Breakfast at Tiffany’s


Stars: ★★★★

Author: Truman Capote

Year: 1958

Country: USA 

Genre: Fiction – Novella



He remembers Holly Golightly. He recaps the time he spent with her in New York city. The millionaires that used to visit her and the mafia ganster she went to see every Thursday to jail. Her untidy way and parrot-like talk. Her nameless cat and her love for Tiffany’s. Her pursuit of the place where she really belonged. Has she find that place?  Where is she now? Who is she?

A time ago, I saw the movie Breakfast at Tiffany’s for the first time, and fell immediately in love with it. Audrey Hepburn was absolutely marvellous and many scenes in the movie, truly unforgettable. So when I found out that the story was based on Truman Capote’s book, I tracked every bookshop in the city until I got it. I wanted to revive the story of the movie all over again. However, it wasn’t long till I found out I wouldn’t. I wouldn’t revive it because, though many things in the movie were kept as in the original, it differed from it  in the most essencial aspects. There are some vital differences in the characters, but even more important, Capote’s is not a love story. We could say it is about friendship, but definitely not a love story like in the movie. And the two endings are total opposites, the one in the book being more open and sadder.

Truman Capote

All of this made me not like the book on its first read. It disappointed me because it wasn’t what I expected at all. I thought, wow I finally like a movie more than the book. In fact, I didn’t even feel like writing a review. Nevertheless, there came a moment I started thinking whether I wasn’t beeing too unfair. Perhaps there was something in the book I hadn’t seen, perhaps I was to biased when I read it. The wiser thing to do was, therefore, to read it again. And let me tell you, I can’t believe how different I see it now. On the second read I was able to let go of all prejudice and I payed more attention to Capote’s  beautiful writing and to what the story really means. Now his ending seems so much clever, meaningful, right. It is a great ending, indeed, and I wonder how I couldn’t see it before.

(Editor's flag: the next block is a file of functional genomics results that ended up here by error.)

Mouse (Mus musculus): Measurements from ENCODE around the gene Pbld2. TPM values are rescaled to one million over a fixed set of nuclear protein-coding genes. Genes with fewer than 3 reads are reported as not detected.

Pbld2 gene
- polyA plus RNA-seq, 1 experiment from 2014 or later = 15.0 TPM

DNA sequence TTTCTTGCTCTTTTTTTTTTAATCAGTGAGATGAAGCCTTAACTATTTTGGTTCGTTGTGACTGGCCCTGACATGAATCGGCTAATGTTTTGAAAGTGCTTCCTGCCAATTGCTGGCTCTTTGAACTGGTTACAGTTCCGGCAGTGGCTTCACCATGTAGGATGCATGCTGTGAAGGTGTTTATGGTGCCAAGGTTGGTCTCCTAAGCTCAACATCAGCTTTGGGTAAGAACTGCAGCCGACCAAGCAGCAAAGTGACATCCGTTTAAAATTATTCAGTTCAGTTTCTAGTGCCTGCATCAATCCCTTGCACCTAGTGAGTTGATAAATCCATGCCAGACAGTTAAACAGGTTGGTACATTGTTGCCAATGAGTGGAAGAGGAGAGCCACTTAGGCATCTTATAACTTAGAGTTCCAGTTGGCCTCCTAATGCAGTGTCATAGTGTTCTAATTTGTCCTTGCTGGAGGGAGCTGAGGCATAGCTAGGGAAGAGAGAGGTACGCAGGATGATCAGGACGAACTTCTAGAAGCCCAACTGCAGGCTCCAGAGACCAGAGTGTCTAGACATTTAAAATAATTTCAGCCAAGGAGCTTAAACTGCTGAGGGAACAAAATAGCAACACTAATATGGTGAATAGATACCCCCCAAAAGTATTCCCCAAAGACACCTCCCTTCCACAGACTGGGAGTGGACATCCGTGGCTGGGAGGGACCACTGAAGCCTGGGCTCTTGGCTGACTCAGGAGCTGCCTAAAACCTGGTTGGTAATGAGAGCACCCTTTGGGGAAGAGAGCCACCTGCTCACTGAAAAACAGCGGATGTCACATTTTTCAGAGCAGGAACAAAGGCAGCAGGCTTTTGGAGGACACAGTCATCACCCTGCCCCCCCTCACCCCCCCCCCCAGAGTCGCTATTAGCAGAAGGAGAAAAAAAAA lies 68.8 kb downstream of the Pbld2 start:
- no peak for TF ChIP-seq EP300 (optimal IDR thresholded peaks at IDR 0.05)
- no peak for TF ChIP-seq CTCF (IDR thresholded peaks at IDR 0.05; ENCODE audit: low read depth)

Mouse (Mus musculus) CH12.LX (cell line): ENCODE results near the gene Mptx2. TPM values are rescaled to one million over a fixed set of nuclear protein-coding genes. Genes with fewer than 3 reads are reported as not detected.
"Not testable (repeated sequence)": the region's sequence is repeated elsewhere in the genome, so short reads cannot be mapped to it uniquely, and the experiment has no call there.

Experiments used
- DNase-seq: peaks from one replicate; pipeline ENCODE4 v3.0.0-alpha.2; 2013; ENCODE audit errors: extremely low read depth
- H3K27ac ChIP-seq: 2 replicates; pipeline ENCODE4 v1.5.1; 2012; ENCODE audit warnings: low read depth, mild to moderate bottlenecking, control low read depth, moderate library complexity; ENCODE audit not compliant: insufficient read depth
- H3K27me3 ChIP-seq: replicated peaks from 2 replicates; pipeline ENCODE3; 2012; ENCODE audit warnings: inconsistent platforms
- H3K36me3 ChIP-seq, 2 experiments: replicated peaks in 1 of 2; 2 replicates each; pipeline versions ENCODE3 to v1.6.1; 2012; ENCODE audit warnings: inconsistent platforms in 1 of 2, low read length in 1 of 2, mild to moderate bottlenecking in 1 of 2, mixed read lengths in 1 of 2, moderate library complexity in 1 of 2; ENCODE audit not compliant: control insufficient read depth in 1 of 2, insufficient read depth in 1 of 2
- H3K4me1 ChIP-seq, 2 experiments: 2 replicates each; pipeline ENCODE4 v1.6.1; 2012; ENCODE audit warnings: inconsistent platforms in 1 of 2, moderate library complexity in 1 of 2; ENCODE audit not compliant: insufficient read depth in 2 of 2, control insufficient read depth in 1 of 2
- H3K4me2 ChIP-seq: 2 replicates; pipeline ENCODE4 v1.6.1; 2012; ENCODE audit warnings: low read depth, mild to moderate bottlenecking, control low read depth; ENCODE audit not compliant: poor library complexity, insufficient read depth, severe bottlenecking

I see the complexity of Holly’s character now, and why she always leaves places, and people. She has a feeling of not belonging that is like a curse, travelling and reshaping herself to find the place where she feels at home and happy, like when she’s at Tiffany’s. And Fred? I guess he just tries to unravel her, to discover why she does what she does and who she is below the surface. Writing about Holly might have helped him understand her, just like it did when I read the book one more time.

And that’s what you should do as well. At least, that’s my advice. If you read Breakfast at Tiffany’s for the first time and do not like it, give it a second chance. You may be surprised of how much your opinion changes after it. ♦


– Written by GuadiRC –


3 Responses to Breakfast at Tiffany’s

  1. Pingback: Books – Breakfast at Tiffany’s | Glutton for books, movies & series

  2. Kim says:

    I couldn’t agree more. Audrey Hepburn was so gorgeous and lovely!

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